MDMA, the main ingredient in ecstasy, makes humans more likely to cooperate—but only with trustworthy people—researchers said on Monday in the first study into how the drug impacts our willingness to help others.
Despite its status in Britain as a Class A drug, MDMA is widely consumed due to the heightened sense of energy, empathy and pleasure it arouses in users. It contains neurotransmitters—chemical messengers for the brain—that are known to be linked to behavior and mood, but scientists currently understand very little about how these affect social interactions.
Researchers at King’s College London studied 20 healthy adult men who were given a typical recreational dose of MDMA or a placebo pill and then asked to complete a set of tasks while images of their brain activity were taken with an MRI scanner.
One of the mind exercises they were given was the Prisoner’s Dilemma—an example of so-called “game theory” in which an individual is asked to choose between cooperating or competing with another, unknown person. Both players get an equal share of the points on offer if they choose to cooperate, but if one player chooses to compete they get all the points, while the other player gets nothing. They however risk getting nothing if the other player chooses to compete.
The team found that participants on MDMA were more willing to cooperate than those given the placebo. But, to their surprise, the MDMA takers only became more cooperative with players they perceived as trustworthy, based on observations of the previous choices of the other player.
“We thought MDMA might make you think that other people are more trustworthy. And we were wrong,” said Mitul Mehta, from King’s Institute of Psychiatry, Psychology and Neuroscience. “Actually it didn’t change one bit what you thought of the other person, but it did change your behavior towards them.”
“It’s not that MDMA is giving you rose-tinted glasses and therefore you’re behaving differently, it’s actually keeping your glasses clear and you still think an untrustworthy person is untrustworthy.”
The team found that MDMA increased activity in the superior temporal cortex and mid-cingulate cortex, two areas of the brain known to be important for empathizing with the thoughts and intentions of others. They also observed noticeable differences in activity in the right anterior insula—a section of brain important in appraising risk and uncertainty—when participants on MDMA processed the behavior of trustworthy and untrustworthy players.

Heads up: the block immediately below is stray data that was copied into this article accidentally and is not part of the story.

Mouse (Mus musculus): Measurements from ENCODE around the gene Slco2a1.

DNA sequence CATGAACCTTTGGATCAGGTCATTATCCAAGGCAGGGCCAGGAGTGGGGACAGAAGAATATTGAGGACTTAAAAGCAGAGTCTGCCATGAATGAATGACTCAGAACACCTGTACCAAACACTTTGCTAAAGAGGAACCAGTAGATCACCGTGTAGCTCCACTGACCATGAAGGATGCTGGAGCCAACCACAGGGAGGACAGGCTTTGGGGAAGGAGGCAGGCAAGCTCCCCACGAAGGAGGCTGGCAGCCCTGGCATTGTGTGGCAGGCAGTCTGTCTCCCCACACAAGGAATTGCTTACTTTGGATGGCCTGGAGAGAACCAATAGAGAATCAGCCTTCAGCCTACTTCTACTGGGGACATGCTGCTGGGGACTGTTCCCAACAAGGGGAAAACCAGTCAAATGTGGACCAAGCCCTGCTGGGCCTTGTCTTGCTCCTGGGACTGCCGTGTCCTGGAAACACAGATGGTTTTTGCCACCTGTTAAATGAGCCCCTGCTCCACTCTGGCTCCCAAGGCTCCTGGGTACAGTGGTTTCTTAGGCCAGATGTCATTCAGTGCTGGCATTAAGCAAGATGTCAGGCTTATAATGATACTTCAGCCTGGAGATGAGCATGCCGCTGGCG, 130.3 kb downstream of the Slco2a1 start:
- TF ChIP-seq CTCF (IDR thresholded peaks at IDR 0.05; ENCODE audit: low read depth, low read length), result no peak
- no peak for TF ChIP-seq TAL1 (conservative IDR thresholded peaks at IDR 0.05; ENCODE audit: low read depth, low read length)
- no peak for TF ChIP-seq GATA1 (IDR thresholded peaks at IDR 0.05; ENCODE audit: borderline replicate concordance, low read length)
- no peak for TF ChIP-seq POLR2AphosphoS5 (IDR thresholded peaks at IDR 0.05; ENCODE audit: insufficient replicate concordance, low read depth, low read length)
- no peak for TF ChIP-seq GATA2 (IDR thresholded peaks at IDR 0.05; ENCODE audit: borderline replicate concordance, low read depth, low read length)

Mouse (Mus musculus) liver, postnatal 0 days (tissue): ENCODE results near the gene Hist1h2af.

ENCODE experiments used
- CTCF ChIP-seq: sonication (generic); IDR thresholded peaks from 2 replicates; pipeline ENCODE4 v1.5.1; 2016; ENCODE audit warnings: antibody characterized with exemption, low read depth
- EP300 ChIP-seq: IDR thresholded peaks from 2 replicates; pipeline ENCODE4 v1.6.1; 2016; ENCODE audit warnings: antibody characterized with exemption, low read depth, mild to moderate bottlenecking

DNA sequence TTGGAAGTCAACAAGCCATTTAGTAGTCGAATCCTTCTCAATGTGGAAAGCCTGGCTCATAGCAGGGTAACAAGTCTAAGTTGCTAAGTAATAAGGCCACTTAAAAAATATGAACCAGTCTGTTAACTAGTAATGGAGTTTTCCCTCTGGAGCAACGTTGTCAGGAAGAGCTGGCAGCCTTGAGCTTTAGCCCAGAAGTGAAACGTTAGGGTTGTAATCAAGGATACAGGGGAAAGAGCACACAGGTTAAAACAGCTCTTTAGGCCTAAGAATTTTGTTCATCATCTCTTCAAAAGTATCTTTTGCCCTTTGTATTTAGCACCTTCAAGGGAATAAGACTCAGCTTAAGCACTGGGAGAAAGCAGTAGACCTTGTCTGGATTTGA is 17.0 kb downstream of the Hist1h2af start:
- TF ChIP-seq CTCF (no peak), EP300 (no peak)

“In other words, MDMA did not make participants naively trusting of others,” said Mehta. “For the first time ever we are showing that MDMA isn’t having a global effect on brain behavior, it’s actually having quite a specific effect and that’s really useful.”
The team behind the study, which was published in The Journal of Neuroscience, said their findings could help the treatment of psychiatric conditions such as PTSD. “Patients with psychiatric disorders have a lot of difficulties with social interactive behavior. We now can ask the question about what specifically you have trouble with in social behavior—is it your behavior, or how you evaluate others?” said Mehta.
Despite being legally classified in Britain as a schedule 1 drug—meaning it is deemed to have no medical use—MDMA has been given Breakthrough Therapy designation by the U.S. Food and Drug Administration. It’s currently undergoing phase 3 clinical trials for treating PTSD and Mehta said the drug should be more widely available for medical research.
“It’s about access to treatment that is so promising that it seems unethical not to give people access,” he said. “There’s a renewed interest in MDMA, how it works and how it affects the brain.”